ARIN WHOIS for leads

Patrick W. Gilmore patrick at
Fri Jul 26 17:04:08 UTC 2013

> What happen to the days when you could simply tell someone not
> interested, don't call again and you wouldn't hear from them ever
> again?????

I don't know, but that is part of the reason why you can't ignore these people or buy from them.

Ever heard of the "one bite at the apple" idea? Marketers think they should each be able to ask you just once to buy something from them. Ignoring the fact they ask more than once, in the US alone, there are 23 million small businesses <>.

How many calls / emails do you want to get if even 10% of them decide they get _one_ chance to ask you to buy something?

The reason this is not a problem for snail mail is there has to be a serious return to cover the cost of printing, postage, etc. What's the cost of sending 23 million emails? Two cents?

> Or the days when everything wasn't treated as spam????

Everything is not.

I admit that "the other side" frequently goes in-frickin'-sane and calls even non-scraped, individually addressed mail to a single person "spam". We shouldn't listen to them any more than we should listen to the marketer calling back the four time in a week to sell my father life insurance - after he had passed away.

Suggestion: Put tagged addresses and, if possible, phone numbers in your ARIN whois and other public records. When someone emails that address or calls that number, make sure you put them on a "never buy from" list, and they know it. Write them a physical (form) letter, explaining why, and make it public (web page, blog, whatever. If even a small percentage of people did this, many companies would change their practices. _Especially_ Internet companies.


On Jul 26, 2013, at 11:59 , "Otis L. Surratt, Jr." <otis at> wrote:

> -----Original Message-----
> From: Patrick W. Gilmore [mailto:patrick at] 
> Sent: Friday, July 26, 2013 9:47 AM
> To: NANOG list
> Subject: Re: ARIN WHOIS for leads
> On Jul 25, 2013, at 19:29 , "Otis L. Surratt, Jr." <otis at>
> wrote:
>> From: Warren Bailey [mailto:wbailey at]
>>> Wouldn't that defeat the purpose of maintaining the whois?
>> Yep!
>>> We registered a few domains and get the same thing, I think it's
>> something that people are going to have to live with. :/
>> I agree. We just politely tell them we are not interested and move on 
>> about our day. Some cold callers we have taken up on offers. It just 
>> depends who calls and whether or not we are looking for new service.
>> WHOIS Privacy is nice for the domains and we use for some of our 
>> domains but not all. We just hate when customers get those scam 
>> notices and call us or open tickets about it.
>>> The fact you take some cold callers "up on offers" means they will
> continue to call.
>>> Please do not reward people who scrape whois or the NANOG-l archive.
> If it is not profitable to call people, they will stop.
>>> Put another way: You are making life worse for all of us.
>>> --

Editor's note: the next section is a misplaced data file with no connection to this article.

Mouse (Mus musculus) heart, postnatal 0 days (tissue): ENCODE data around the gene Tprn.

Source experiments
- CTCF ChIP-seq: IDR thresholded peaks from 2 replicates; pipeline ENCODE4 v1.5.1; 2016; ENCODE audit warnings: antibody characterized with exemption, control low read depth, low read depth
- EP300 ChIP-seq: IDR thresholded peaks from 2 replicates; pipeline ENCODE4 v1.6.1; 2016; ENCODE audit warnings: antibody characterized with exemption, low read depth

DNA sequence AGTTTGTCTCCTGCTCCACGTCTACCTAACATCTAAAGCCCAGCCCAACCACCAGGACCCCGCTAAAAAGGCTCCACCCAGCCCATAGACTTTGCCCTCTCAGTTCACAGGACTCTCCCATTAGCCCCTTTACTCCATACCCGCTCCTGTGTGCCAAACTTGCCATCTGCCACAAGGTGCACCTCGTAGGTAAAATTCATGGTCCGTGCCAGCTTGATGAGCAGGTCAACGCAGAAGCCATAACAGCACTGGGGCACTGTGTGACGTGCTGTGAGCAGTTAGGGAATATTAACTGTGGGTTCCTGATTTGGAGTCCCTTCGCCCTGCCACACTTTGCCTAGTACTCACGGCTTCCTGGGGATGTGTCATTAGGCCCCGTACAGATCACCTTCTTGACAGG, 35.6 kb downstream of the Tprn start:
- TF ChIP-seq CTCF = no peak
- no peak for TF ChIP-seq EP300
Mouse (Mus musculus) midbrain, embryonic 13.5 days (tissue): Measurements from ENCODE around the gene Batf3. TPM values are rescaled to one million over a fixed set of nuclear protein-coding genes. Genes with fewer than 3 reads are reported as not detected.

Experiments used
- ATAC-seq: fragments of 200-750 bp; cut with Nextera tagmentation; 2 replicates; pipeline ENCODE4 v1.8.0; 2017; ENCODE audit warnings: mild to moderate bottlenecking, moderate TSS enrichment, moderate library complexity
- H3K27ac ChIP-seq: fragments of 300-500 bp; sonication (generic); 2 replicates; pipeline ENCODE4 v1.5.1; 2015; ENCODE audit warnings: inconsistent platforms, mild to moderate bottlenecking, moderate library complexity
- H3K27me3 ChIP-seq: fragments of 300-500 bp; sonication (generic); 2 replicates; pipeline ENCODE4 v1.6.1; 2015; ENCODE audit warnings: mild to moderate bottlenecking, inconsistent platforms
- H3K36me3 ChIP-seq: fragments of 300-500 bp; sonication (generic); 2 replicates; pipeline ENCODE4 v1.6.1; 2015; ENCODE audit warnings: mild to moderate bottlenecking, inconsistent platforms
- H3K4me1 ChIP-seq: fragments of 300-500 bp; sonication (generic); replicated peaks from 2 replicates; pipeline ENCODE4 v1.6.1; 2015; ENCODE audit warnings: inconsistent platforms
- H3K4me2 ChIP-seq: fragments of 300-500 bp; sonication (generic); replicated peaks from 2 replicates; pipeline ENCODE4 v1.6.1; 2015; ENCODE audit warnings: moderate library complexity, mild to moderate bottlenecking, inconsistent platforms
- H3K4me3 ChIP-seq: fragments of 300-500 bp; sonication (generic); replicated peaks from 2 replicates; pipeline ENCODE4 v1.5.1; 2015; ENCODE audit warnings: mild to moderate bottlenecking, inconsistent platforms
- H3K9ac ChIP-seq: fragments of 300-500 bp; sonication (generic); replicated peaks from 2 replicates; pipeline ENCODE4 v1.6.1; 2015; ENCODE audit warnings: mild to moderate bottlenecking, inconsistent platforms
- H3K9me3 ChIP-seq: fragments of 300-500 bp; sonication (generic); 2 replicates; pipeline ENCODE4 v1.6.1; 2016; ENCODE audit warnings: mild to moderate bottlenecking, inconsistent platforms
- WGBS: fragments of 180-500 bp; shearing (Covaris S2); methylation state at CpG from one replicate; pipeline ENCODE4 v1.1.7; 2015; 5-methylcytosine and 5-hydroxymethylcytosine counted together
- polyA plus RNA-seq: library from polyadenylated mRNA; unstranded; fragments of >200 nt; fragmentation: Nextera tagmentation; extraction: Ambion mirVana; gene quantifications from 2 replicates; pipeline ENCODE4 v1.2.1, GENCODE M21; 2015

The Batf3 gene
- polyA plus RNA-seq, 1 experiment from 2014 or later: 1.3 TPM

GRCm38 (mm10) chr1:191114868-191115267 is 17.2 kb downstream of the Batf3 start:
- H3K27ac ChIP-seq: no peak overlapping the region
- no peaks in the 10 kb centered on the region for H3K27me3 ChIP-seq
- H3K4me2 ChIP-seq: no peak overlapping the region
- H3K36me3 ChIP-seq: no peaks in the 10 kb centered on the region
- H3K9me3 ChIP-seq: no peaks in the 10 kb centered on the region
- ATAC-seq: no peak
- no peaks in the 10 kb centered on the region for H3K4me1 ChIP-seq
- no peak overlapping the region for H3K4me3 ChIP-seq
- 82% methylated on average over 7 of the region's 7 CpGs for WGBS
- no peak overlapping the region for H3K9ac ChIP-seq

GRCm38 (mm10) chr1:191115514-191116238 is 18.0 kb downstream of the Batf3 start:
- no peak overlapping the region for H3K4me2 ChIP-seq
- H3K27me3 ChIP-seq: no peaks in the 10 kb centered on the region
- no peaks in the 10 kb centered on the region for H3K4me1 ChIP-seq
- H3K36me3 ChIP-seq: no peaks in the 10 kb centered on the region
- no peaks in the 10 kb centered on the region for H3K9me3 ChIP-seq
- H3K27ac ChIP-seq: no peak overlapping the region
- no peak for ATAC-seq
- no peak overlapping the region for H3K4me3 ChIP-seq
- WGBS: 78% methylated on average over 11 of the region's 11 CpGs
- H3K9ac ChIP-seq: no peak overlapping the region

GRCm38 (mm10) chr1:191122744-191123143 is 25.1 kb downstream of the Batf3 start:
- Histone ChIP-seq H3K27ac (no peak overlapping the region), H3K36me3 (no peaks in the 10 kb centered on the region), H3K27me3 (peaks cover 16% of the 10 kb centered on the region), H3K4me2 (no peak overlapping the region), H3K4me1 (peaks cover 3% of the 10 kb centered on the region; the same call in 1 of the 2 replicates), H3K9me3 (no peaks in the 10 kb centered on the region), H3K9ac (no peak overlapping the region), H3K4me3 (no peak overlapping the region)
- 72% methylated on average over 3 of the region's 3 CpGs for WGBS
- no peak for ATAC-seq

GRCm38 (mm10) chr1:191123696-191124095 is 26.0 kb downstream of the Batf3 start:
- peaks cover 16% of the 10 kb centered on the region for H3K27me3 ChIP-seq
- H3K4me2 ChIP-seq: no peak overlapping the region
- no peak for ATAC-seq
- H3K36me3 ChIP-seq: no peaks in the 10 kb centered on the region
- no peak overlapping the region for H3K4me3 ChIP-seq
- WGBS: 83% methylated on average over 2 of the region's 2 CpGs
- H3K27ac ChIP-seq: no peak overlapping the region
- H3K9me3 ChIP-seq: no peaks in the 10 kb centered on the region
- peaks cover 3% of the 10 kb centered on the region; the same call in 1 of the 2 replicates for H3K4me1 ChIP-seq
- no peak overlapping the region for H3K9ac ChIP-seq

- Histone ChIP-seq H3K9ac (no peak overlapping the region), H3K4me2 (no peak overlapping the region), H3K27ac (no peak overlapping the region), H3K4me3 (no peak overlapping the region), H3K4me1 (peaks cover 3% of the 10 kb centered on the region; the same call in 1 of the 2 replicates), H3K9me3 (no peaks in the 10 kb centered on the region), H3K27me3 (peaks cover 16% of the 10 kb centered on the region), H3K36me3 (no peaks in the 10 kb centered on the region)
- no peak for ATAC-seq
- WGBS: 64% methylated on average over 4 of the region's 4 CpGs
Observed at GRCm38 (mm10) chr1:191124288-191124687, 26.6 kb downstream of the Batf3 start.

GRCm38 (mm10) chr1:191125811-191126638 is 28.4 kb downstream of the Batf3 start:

>>> TTFN,
>>> patrick
> I'm not sure how they receive their data or if they mined from other
> sources. But one can draw some conclusions that they get information
> from some list/database and if you are a new provider or a new recipient
> of number resources then yes; that's probably how ARIN WHOIS database.
> But why don't we take off our hat for one moment that would call this
> spam and simply look at it for what it is. I'm sure others would agree.
> Sales teams typically would compile a list of names and phone numbers in
> a local community and cold call to see if there is any interest. Waiting
> on folks to call you could be weeks, months and years thus adversely
> affecting your business. I'm sure every company has done some cold
> calling before. If you have not then you must have a customer base of
> that is making you the profit you desire and/or you are already a
> billionaire. Thus you the resources for advertisements on
> local/regional/national TV. (Not the only form of advertising BTW)
> I can name several tier 1 and 2 providers who have reached out to us for
> IP transit based on cold calling/ARIN WHOIS. 
> We've been an ARIN paying member since 2005 and have not had any contact
> with any sales folks until last 4 to 5 years maybe.
> IMHO, you guys should get off this spam kick and simply tell folks you
> are not interested and move on about your day. Life is way too short.
> I'm not sure how cold calling is spamming? 
> The folks that received the porn calls.... my response is SMH and I am
> very disgusted. But I definitely can understand your feelings for cold
> calling. Again, life is too short to get all worked up about it. Like I
> said before simply tell them not interested and don't call again. We do
> and we very seldom find a stubborn sales person that continue with
> repeated calls. For the ones we do we have our phone system immediately
> hang up their call based on number. If they someone how gain my or
> others mobile numbers we simply add as contact and send to voicemail.
> After a while they'll get the message. One I threaten him and he never
> called again. I wouldn't recommend but it worked! LOL
> Everyone's point is we shouldn't have to deal with or provide those
> types of workarounds for unprofessional sales folks that don't
> understand the word "NO". And I whole heartily agree.
> What happen to the days when you could simply tell someone not
> interested, don't call again and you wouldn't hear from them ever
> again?????
> Or the days when everything wasn't treated as spam????
> --Otis

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